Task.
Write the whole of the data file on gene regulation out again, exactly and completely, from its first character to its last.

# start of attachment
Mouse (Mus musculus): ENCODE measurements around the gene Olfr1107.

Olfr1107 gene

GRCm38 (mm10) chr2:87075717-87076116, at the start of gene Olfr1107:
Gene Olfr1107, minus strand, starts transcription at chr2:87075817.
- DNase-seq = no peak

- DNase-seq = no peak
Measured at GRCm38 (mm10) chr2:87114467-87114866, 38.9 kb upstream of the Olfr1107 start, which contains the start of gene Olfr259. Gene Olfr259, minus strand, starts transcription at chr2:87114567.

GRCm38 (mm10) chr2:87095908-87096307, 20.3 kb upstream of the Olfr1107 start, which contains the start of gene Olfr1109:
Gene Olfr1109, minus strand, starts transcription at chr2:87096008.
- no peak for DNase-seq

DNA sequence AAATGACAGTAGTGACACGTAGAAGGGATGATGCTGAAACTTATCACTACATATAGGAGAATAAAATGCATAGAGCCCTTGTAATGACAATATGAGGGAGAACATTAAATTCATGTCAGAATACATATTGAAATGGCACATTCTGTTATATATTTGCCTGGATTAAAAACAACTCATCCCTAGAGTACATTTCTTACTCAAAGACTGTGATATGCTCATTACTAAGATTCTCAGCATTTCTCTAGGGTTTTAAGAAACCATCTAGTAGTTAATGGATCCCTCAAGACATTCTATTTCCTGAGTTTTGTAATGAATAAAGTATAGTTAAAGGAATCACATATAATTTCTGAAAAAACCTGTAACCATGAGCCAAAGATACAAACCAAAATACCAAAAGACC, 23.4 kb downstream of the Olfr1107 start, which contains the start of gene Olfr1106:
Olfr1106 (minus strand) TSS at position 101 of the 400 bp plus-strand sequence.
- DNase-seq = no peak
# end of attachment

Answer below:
Mouse (Mus musculus): ENCODE measurements around the gene Olfr1107.

Olfr1107 gene

GRCm38 (mm10) chr2:87075717-87076116, at the start of gene Olfr1107:
Gene Olfr1107, minus strand, starts transcription at chr2:87075817.
- DNase-seq = no peak

- DNase-seq = no peak
Measured at GRCm38 (mm10) chr2:87114467-87114866, 38.9 kb upstream of the Olfr1107 start, which contains the start of gene Olfr259. Gene Olfr259, minus strand, starts transcription at chr2:87114567.

GRCm38 (mm10) chr2:87095908-87096307, 20.3 kb upstream of the Olfr1107 start, which contains the start of gene Olfr1109:
Gene Olfr1109, minus strand, starts transcription at chr2:87096008.
- no peak for DNase-seq

DNA sequence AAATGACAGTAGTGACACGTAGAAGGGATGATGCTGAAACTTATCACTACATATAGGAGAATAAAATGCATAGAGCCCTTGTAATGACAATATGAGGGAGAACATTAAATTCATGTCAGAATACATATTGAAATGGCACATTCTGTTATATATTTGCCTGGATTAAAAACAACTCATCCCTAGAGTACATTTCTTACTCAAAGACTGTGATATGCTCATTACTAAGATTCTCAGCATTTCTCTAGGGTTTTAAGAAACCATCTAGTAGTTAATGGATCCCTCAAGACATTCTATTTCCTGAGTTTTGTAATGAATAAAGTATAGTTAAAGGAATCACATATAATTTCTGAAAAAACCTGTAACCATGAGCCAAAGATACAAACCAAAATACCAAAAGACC, 23.4 kb downstream of the Olfr1107 start, which contains the start of gene Olfr1106:
Olfr1106 (minus strand) TSS at position 101 of the 400 bp plus-strand sequence.
- DNase-seq = no peak